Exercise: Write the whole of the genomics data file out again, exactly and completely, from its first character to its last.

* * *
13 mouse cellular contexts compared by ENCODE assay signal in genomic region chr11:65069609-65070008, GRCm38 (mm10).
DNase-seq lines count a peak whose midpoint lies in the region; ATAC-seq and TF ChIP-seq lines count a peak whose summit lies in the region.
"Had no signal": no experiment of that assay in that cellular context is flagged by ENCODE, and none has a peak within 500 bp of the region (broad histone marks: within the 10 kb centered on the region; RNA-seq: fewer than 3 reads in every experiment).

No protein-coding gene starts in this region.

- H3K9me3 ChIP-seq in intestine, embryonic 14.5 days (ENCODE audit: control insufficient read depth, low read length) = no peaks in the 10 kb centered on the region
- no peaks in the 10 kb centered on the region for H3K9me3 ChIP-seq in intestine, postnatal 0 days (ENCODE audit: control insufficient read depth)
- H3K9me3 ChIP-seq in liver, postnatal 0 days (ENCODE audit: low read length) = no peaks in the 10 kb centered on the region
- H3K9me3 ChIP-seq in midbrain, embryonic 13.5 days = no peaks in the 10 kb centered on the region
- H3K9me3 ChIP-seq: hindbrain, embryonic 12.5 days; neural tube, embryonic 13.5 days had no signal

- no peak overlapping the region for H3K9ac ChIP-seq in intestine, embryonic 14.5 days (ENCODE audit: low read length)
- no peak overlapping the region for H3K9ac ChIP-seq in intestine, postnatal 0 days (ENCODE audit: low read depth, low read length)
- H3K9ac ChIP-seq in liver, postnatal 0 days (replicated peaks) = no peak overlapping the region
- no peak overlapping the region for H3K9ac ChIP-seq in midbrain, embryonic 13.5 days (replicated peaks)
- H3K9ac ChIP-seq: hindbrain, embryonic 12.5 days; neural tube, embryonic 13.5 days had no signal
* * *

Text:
13 mouse cellular contexts compared by ENCODE assay signal in genomic region chr11:65069609-65070008, GRCm38 (mm10).
DNase-seq lines count a peak whose midpoint lies in the region; ATAC-seq and TF ChIP-seq lines count a peak whose summit lies in the region.
"Had no signal": no experiment of that assay in that cellular context is flagged by ENCODE, and none has a peak within 500 bp of the region (broad histone marks: within the 10 kb centered on the region; RNA-seq: fewer than 3 reads in every experiment).

No protein-coding gene starts in this region.

- H3K9me3 ChIP-seq in intestine, embryonic 14.5 days (ENCODE audit: control insufficient read depth, low read length) = no peaks in the 10 kb centered on the region
- no peaks in the 10 kb centered on the region for H3K9me3 ChIP-seq in intestine, postnatal 0 days (ENCODE audit: control insufficient read depth)
- H3K9me3 ChIP-seq in liver, postnatal 0 days (ENCODE audit: low read length) = no peaks in the 10 kb centered on the region
- H3K9me3 ChIP-seq in midbrain, embryonic 13.5 days = no peaks in the 10 kb centered on the region
- H3K9me3 ChIP-seq: hindbrain, embryonic 12.5 days; neural tube, embryonic 13.5 days had no signal

- no peak overlapping the region for H3K9ac ChIP-seq in intestine, embryonic 14.5 days (ENCODE audit: low read length)
- no peak overlapping the region for H3K9ac ChIP-seq in intestine, postnatal 0 days (ENCODE audit: low read depth, low read length)
- H3K9ac ChIP-seq in liver, postnatal 0 days (replicated peaks) = no peak overlapping the region
- no peak overlapping the region for H3K9ac ChIP-seq in midbrain, embryonic 13.5 days (replicated peaks)
- H3K9ac ChIP-seq: hindbrain, embryonic 12.5 days; neural tube, embryonic 13.5 days had no signal